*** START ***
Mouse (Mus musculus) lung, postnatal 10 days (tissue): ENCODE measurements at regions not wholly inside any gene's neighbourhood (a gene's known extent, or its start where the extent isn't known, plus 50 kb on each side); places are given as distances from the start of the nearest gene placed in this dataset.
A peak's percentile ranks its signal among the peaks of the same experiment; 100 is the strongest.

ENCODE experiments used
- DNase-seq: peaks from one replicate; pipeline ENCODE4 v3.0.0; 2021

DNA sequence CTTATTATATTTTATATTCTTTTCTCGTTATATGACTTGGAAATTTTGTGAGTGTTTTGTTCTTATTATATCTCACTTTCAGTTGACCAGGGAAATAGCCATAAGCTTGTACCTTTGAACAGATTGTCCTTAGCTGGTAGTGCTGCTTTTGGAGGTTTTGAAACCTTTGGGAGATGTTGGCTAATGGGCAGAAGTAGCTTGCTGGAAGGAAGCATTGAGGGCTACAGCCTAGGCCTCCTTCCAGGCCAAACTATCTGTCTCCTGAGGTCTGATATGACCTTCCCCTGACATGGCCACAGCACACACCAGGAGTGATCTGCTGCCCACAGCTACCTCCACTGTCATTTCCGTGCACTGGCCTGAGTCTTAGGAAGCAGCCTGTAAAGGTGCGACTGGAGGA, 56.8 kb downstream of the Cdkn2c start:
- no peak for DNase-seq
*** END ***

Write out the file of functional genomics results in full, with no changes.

Mouse (Mus musculus) lung, postnatal 10 days (tissue): ENCODE measurements at regions not wholly inside any gene's neighbourhood (a gene's known extent, or its start where the extent isn't known, plus 50 kb on each side); places are given as distances from the start of the nearest gene placed in this dataset.
A peak's percentile ranks its signal among the peaks of the same experiment; 100 is the strongest.

ENCODE experiments used
- DNase-seq: peaks from one replicate; pipeline ENCODE4 v3.0.0; 2021

DNA sequence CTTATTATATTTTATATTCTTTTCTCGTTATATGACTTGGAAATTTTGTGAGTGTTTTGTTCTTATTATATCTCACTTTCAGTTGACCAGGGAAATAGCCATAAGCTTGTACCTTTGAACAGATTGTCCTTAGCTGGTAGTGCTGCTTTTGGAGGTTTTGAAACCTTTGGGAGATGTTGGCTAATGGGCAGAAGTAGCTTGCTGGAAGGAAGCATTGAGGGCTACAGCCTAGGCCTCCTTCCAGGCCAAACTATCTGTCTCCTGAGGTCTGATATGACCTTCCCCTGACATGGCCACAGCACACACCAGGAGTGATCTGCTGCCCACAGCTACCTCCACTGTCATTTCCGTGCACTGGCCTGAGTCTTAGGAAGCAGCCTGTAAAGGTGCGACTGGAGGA, 56.8 kb downstream of the Cdkn2c start:
- no peak for DNase-seq